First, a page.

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eSpeak: Speech Synthesizer OpenProcessing - Share your sketches! mozilla/pdf.js YouTube Smart Pause STJS: Javascript code generation from Java source code The subject is not new (GWT is there for a while already). Strongly –typed languages seem to keep being interesting in a developers’ world very attracted currently by dynamic, weakly typed languages. Dart is also another example. We believe that for bigger Javascript projects (let’s say more than 2000 lines of code), the Javascript becomes very hard to maintain, almost impossible to refactor. And even though the IDEs support for Javascript is increasing, it’s still way behind the one for Java. Try renaming a function in a Javascript project (one that has the same name as other function that you don’t want to rename)! GWT seemed to be the ideal solution, but as with any development project, it’s very hard to satisfy everybody! Our open source project “Strongly-typed Javascript” (STJS) focuses only on that part – generate the Javascript code from a Java code. The project is provided as a Maven plugin that is executed after the Java sources of your project are compiled. Java: return true;

Pas de bras mais du chocolat quand même Pas de bras mais du chocolat quand même Si vous êtes une grosse feignasse, ou que vous n'avez plus de piles dans votre clavier, je vous recommande l'installation de xSpeech, une extension chrome qui rajoutera un petit micro à côté des champs texte de tous les sites web que vous visitez. Cliquez sur ce micro et dictez simplement votre texte... Et voilà ! Bon, j'ai testé et pour des phrases classiques, ça marche très bien mais dès qu'on cite des noms de marque ou des trucs un peu long, ça part en sucette. Genre, voilà ce que ça donne quand je prononce le mot "Sony" Bref, c'est à tester (car c'est rigolo) mais j'en suis revenu quand même à mon clavier. [Source] Vous avez aimé cet article ?

10 Web-based Sandbox Tools for Testing Your Code Snippets One of the greatest benefits the Internet provides web developers is the ability to share and collaborate with other professionals. When you’ve hit a coding roadblock, you can reach out on your social networks to see if your friends can give you a hand. Why use a web-based sandbox tool instead of a testing server or a local web server stack like XAMMP or WAMP? Not having to set up and save HTML, CSS and JavaScript documents simply to test and debug small code snippets, being able to back up your code snippets remotely, and the capability of quickly linking to and showing off your work (which many of these tools can do) are the major reasons you’d want to use them. In this article, you’ll find some of the best free code sandboxing tools for testing, debugging and/or sharing your code. Common Features Though each tool in the list has its own unique features that might make one of them more appealing than another, you’ll find these general features in most of them: 1. 2. 3. 4. 5. 6. jsdo.it 7.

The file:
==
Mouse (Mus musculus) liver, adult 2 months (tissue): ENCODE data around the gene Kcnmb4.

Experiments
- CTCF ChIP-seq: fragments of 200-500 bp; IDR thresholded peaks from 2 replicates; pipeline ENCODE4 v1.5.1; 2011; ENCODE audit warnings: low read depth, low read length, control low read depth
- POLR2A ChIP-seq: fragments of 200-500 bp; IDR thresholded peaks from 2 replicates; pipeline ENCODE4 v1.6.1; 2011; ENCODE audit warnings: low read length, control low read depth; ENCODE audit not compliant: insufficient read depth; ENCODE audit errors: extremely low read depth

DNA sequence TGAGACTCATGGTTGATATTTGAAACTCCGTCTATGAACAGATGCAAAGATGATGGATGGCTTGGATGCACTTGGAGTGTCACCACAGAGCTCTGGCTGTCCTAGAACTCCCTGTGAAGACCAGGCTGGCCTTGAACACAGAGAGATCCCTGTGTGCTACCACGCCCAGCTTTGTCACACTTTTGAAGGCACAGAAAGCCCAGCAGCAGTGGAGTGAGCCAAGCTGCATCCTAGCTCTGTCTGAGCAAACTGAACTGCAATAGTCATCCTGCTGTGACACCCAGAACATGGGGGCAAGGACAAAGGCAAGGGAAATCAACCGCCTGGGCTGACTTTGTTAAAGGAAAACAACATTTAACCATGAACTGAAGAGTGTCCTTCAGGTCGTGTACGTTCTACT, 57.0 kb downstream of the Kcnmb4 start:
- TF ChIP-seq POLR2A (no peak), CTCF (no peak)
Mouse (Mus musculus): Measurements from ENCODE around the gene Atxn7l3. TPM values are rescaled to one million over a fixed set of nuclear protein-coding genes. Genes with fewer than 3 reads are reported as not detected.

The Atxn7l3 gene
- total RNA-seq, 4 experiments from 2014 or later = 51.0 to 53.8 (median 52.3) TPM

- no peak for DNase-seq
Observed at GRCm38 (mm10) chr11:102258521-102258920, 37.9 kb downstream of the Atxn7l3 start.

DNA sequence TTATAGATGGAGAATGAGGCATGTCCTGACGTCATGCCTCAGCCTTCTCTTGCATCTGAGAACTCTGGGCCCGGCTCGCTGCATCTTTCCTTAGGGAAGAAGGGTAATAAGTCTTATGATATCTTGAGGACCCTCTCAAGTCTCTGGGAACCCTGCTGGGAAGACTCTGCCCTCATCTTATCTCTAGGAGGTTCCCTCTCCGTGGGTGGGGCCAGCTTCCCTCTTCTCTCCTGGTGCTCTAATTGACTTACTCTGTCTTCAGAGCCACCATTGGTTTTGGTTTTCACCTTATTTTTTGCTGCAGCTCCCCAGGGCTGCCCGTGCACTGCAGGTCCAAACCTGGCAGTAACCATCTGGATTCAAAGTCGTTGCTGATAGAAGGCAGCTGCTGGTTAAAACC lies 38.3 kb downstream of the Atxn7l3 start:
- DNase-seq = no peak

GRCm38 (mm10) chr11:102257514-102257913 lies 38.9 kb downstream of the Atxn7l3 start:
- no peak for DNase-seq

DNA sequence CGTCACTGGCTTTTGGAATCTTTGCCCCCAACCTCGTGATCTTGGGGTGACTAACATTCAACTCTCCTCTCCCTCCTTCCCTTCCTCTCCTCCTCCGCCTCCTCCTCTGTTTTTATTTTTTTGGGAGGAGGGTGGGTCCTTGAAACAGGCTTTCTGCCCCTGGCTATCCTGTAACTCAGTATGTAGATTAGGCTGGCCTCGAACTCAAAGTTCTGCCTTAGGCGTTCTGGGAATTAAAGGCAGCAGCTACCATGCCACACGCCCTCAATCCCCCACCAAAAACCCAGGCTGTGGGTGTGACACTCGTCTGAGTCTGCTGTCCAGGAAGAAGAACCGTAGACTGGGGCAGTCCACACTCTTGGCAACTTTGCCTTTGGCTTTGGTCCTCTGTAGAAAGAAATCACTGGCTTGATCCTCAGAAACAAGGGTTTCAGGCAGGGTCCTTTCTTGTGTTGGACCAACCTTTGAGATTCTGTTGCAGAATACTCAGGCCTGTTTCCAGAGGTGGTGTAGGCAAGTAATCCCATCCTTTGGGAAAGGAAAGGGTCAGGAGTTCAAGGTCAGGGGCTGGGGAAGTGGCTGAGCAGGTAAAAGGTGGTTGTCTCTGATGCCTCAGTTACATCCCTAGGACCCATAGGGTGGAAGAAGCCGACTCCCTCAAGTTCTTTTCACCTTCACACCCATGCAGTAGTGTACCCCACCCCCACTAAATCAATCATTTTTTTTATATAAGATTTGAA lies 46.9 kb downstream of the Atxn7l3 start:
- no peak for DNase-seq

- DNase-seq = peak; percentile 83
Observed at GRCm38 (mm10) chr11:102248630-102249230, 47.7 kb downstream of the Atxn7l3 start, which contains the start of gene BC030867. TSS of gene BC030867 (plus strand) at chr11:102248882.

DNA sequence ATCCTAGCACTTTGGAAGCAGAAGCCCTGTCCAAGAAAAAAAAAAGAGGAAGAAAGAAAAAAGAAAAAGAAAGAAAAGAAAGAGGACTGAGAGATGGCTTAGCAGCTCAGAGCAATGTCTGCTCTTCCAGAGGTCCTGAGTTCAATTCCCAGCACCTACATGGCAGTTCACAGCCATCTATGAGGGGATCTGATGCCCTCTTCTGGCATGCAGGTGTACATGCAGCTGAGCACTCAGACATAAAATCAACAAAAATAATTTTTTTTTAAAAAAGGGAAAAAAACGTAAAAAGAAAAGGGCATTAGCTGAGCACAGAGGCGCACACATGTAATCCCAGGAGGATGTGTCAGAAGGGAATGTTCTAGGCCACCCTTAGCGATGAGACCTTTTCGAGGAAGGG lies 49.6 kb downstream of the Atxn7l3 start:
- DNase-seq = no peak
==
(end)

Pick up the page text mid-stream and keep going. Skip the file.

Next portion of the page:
WebKit.js: Yes it has finally happened! Browser Inception is now possible. I knew this was going to happen eventually, it was just a matter of time. WebKit has been ported to JavaScript, and no, this is not just some Emscripten compile, it is a full hand port of the popular browser engine to JS. WebKit.js uses WebGL as a rendering backend and basically enables developers to never worry about browser differences again since we can now control what browser our users are using on our site. Of course, it includes fallback renderers in 2d canvas and by generating PNG images on the fly for older browsers as well. The idea is a bit like Google Chrome Frame, except rather than a plugin that users need to install, it can be used by the developer to control the browsing environment of all users of a website - pretty neat. With no more cross browser differences, no more different prefixes for each browser, no more worrying about old browsers, and no more testing in 17 different browsers, I think WebKit.js could perhaps be the future of the Internet.

MyBookmarks Revelo – De-obfusquer du Javascript Revelo – De-obfusquer du Javascript Le langage Javascript étant interprété par le navigateur, il n'est pas possible de le protéger avec un chiffrement fort. Mais il existe pourtant une méthode qui permet de le rendre incompréhensible par un humain mais toujours interprétable par le navigateur. Cette méthode s'appelle l'obfuscation et est malheureusement utilisé aussi pour certains malware qui se cachent dans les pages web. Pour pouvoir analyser cela, des spécialistes de la sécurité ont mis au point Revelo, un soft pour Windows qui est capable de de-obfusquer les codes javascripts afin de les rendre lisibles et compréhensible par un humain. (avec mise en forme du code s'il vous plait !!) Toutefois, attention si vous vous amusez avec des malwares. Revelo intègre aussi un sniffer de paquets et un proxy qui permet d'intercepter les requêtes HTTP sans aller sur les sites "sensibles". Si l'outil vous intéresse, sachez qu'il est disponible ici. Source Vous avez aimé cet article ?

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